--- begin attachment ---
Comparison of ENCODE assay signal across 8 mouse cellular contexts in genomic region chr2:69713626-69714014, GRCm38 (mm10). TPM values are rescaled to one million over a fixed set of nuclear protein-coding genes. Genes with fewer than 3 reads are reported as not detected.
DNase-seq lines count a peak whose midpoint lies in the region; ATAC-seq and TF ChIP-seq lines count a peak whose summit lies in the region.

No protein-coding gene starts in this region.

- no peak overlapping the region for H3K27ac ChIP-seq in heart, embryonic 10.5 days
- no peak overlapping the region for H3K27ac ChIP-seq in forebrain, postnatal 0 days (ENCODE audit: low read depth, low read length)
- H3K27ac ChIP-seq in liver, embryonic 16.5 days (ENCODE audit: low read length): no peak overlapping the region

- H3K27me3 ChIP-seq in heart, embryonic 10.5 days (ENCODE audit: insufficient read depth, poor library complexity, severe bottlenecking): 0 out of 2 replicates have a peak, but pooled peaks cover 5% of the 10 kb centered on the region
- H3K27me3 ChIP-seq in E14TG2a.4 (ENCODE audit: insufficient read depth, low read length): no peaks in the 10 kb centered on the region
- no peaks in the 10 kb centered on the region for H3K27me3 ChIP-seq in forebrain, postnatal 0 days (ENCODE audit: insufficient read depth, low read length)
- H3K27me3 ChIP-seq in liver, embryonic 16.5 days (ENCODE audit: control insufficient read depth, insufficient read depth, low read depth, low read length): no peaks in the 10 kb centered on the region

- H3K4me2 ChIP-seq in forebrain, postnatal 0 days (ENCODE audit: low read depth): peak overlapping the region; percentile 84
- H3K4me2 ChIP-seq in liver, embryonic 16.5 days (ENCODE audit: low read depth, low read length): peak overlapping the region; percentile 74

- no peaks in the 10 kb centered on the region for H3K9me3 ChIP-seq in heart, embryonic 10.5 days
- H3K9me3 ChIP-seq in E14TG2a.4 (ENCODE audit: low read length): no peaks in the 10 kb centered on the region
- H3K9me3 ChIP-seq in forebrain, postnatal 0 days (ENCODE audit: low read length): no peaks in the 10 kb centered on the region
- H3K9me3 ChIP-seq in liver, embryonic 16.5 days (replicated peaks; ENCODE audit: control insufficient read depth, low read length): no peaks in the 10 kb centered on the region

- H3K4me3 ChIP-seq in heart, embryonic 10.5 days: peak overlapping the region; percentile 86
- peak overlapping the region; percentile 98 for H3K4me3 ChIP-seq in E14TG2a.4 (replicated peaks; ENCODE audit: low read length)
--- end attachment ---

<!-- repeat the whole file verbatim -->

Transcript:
Comparison of ENCODE assay signal across 8 mouse cellular contexts in genomic region chr2:69713626-69714014, GRCm38 (mm10). TPM values are rescaled to one million over a fixed set of nuclear protein-coding genes. Genes with fewer than 3 reads are reported as not detected.
DNase-seq lines count a peak whose midpoint lies in the region; ATAC-seq and TF ChIP-seq lines count a peak whose summit lies in the region.

No protein-coding gene starts in this region.

- no peak overlapping the region for H3K27ac ChIP-seq in heart, embryonic 10.5 days
- no peak overlapping the region for H3K27ac ChIP-seq in forebrain, postnatal 0 days (ENCODE audit: low read depth, low read length)
- H3K27ac ChIP-seq in liver, embryonic 16.5 days (ENCODE audit: low read length): no peak overlapping the region

- H3K27me3 ChIP-seq in heart, embryonic 10.5 days (ENCODE audit: insufficient read depth, poor library complexity, severe bottlenecking): 0 out of 2 replicates have a peak, but pooled peaks cover 5% of the 10 kb centered on the region
- H3K27me3 ChIP-seq in E14TG2a.4 (ENCODE audit: insufficient read depth, low read length): no peaks in the 10 kb centered on the region
- no peaks in the 10 kb centered on the region for H3K27me3 ChIP-seq in forebrain, postnatal 0 days (ENCODE audit: insufficient read depth, low read length)
- H3K27me3 ChIP-seq in liver, embryonic 16.5 days (ENCODE audit: control insufficient read depth, insufficient read depth, low read depth, low read length): no peaks in the 10 kb centered on the region

- H3K4me2 ChIP-seq in forebrain, postnatal 0 days (ENCODE audit: low read depth): peak overlapping the region; percentile 84
- H3K4me2 ChIP-seq in liver, embryonic 16.5 days (ENCODE audit: low read depth, low read length): peak overlapping the region; percentile 74

- no peaks in the 10 kb centered on the region for H3K9me3 ChIP-seq in heart, embryonic 10.5 days
- H3K9me3 ChIP-seq in E14TG2a.4 (ENCODE audit: low read length): no peaks in the 10 kb centered on the region
- H3K9me3 ChIP-seq in forebrain, postnatal 0 days (ENCODE audit: low read length): no peaks in the 10 kb centered on the region
- H3K9me3 ChIP-seq in liver, embryonic 16.5 days (replicated peaks; ENCODE audit: control insufficient read depth, low read length): no peaks in the 10 kb centered on the region

- H3K4me3 ChIP-seq in heart, embryonic 10.5 days: peak overlapping the region; percentile 86
- peak overlapping the region; percentile 98 for H3K4me3 ChIP-seq in E14TG2a.4 (replicated peaks; ENCODE audit: low read length)